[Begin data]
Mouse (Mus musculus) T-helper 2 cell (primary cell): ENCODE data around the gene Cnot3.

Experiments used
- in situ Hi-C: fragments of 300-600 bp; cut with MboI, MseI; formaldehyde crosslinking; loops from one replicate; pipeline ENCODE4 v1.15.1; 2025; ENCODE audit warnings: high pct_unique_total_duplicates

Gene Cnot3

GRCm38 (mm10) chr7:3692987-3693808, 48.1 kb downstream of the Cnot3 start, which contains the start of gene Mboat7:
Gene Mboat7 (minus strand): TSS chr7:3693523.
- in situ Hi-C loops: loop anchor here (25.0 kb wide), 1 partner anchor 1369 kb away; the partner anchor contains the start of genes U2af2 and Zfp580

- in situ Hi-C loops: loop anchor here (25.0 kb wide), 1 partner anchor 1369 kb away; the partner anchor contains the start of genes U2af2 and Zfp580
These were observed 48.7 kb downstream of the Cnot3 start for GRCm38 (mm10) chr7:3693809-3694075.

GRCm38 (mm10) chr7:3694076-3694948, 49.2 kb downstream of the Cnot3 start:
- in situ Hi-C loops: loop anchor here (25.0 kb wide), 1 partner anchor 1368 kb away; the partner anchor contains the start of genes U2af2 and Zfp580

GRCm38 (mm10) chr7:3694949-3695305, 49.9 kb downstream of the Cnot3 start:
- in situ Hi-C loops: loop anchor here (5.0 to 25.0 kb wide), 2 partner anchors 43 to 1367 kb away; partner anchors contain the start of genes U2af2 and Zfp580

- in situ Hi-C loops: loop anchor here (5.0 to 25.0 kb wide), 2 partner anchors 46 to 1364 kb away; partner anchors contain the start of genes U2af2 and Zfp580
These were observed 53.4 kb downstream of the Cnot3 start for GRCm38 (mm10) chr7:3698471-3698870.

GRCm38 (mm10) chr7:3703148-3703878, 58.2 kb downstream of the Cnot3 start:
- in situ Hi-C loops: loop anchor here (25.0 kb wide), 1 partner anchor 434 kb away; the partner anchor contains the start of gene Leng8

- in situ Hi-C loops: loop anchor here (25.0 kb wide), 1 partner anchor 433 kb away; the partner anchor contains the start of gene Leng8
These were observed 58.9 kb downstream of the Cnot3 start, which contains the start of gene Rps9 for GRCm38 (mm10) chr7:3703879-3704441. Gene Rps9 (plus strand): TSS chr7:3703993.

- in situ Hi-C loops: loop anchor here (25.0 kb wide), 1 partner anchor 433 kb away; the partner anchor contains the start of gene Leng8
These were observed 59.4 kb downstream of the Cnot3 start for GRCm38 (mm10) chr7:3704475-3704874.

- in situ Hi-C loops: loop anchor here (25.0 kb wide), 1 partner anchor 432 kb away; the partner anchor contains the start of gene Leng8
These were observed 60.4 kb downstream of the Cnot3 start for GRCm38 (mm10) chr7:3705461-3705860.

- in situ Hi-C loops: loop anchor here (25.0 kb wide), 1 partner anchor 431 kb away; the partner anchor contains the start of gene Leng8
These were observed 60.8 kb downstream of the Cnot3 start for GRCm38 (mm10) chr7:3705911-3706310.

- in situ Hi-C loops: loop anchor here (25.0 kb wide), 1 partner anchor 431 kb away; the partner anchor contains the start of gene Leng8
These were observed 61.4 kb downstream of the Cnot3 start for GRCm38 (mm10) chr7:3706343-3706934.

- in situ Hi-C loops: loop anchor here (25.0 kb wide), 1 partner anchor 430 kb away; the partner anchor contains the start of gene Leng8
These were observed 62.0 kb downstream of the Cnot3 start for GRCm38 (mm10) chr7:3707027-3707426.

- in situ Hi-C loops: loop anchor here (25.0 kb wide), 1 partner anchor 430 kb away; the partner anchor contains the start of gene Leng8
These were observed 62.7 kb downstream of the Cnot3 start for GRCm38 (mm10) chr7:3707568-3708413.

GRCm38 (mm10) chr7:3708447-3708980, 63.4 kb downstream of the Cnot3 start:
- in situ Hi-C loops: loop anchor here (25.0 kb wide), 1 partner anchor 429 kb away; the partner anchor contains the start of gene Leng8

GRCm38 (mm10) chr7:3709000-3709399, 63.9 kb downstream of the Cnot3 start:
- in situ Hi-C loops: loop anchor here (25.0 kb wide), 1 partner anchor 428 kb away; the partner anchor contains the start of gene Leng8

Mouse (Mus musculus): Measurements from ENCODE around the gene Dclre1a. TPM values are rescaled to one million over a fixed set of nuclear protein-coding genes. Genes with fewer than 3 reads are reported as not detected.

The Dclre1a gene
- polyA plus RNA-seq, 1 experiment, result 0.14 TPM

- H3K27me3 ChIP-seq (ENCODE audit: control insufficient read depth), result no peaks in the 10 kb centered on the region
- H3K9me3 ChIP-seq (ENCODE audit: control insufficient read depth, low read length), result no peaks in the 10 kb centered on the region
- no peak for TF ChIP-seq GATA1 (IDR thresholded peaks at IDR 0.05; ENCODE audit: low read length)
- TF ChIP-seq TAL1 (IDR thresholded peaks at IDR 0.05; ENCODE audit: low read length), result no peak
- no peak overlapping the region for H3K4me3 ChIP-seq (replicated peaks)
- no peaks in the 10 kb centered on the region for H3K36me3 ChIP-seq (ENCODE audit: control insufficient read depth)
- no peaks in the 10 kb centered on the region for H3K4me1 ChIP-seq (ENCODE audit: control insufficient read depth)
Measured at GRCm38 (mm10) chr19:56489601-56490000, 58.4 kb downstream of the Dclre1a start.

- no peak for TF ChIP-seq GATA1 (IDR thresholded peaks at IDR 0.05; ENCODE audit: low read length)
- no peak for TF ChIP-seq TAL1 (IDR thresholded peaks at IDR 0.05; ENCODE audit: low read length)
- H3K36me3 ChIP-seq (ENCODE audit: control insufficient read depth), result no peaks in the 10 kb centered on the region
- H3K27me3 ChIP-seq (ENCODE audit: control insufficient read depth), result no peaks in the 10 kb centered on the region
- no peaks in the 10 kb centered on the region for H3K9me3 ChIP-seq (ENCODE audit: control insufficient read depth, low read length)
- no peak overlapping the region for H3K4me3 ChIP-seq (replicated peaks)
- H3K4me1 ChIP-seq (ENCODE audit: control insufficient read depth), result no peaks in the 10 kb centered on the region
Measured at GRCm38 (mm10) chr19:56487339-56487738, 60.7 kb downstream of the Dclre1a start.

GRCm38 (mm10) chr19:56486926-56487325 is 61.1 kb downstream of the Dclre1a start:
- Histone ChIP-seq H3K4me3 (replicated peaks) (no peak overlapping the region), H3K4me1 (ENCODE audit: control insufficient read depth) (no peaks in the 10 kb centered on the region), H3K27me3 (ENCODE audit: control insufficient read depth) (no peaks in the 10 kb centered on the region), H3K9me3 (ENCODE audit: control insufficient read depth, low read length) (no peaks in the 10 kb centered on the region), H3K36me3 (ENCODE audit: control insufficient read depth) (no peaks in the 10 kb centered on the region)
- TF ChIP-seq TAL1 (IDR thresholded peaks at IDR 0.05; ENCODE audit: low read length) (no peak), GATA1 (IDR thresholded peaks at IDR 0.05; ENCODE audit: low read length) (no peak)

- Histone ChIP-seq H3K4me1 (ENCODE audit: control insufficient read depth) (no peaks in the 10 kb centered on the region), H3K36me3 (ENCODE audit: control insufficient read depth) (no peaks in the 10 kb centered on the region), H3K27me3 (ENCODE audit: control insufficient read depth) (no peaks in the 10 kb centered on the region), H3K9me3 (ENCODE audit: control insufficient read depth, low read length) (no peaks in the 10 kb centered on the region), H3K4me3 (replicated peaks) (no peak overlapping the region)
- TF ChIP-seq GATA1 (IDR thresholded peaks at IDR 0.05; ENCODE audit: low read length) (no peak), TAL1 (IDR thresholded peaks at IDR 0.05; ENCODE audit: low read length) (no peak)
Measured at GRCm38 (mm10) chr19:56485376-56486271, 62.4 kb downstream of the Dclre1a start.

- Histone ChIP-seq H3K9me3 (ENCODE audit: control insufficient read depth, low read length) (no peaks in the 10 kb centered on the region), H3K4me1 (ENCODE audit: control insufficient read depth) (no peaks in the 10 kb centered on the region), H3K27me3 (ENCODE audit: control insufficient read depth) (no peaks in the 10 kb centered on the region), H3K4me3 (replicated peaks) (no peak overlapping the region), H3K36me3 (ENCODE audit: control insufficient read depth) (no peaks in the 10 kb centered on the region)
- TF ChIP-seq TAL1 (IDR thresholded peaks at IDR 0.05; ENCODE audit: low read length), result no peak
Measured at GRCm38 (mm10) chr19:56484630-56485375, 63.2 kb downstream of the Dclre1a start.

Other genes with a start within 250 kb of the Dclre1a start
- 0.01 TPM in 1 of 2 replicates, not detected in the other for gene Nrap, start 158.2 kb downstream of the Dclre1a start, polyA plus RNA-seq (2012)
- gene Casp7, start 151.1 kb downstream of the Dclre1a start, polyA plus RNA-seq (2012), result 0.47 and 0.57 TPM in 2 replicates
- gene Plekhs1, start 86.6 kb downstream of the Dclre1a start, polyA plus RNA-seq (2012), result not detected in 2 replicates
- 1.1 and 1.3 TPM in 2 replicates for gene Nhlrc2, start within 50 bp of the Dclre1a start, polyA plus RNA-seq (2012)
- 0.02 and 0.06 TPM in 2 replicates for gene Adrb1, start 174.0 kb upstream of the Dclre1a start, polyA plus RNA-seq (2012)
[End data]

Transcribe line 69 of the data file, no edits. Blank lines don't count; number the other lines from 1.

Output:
- 0.02 and 0.06 TPM in 2 replicates for gene Adrb1, start 174.0 kb upstream of the Dclre1a start, polyA plus RNA-seq (2012)